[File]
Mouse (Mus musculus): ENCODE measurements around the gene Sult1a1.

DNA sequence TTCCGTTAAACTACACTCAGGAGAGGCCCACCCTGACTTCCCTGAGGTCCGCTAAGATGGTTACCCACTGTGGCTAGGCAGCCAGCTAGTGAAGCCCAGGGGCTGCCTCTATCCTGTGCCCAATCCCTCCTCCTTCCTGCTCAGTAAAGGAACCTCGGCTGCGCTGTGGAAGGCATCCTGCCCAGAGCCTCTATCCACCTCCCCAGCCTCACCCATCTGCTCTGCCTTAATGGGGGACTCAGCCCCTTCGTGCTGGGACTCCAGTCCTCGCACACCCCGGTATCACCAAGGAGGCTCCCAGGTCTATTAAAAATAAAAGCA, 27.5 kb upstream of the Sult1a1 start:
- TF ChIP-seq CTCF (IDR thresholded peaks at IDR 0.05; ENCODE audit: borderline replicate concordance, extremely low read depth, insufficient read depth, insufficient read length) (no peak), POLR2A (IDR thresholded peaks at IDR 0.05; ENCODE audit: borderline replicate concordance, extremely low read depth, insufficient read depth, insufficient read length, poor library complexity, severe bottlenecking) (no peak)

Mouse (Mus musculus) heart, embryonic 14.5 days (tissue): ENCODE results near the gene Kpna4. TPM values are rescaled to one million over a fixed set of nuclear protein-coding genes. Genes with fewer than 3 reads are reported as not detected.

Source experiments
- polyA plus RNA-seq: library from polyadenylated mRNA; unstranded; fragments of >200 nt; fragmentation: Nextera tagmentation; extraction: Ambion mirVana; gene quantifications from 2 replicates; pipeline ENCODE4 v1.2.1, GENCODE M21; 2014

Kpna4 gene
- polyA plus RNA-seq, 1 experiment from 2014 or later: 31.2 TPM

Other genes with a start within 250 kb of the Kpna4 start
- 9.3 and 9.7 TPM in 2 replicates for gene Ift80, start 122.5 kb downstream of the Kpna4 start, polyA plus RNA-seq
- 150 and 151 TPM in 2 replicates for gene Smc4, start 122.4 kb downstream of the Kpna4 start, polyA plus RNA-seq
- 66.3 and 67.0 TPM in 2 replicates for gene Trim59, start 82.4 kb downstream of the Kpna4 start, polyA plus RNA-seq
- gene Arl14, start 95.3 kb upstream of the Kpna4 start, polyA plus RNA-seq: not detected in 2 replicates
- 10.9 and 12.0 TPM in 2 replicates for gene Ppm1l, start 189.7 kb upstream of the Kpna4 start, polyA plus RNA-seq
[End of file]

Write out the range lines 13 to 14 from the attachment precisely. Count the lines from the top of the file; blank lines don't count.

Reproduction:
- gene Arl14, start 95.3 kb upstream of the Kpna4 start, polyA plus RNA-seq: not detected in 2 replicates
- 10.9 and 12.0 TPM in 2 replicates for gene Ppm1l, start 189.7 kb upstream of the Kpna4 start, polyA plus RNA-seq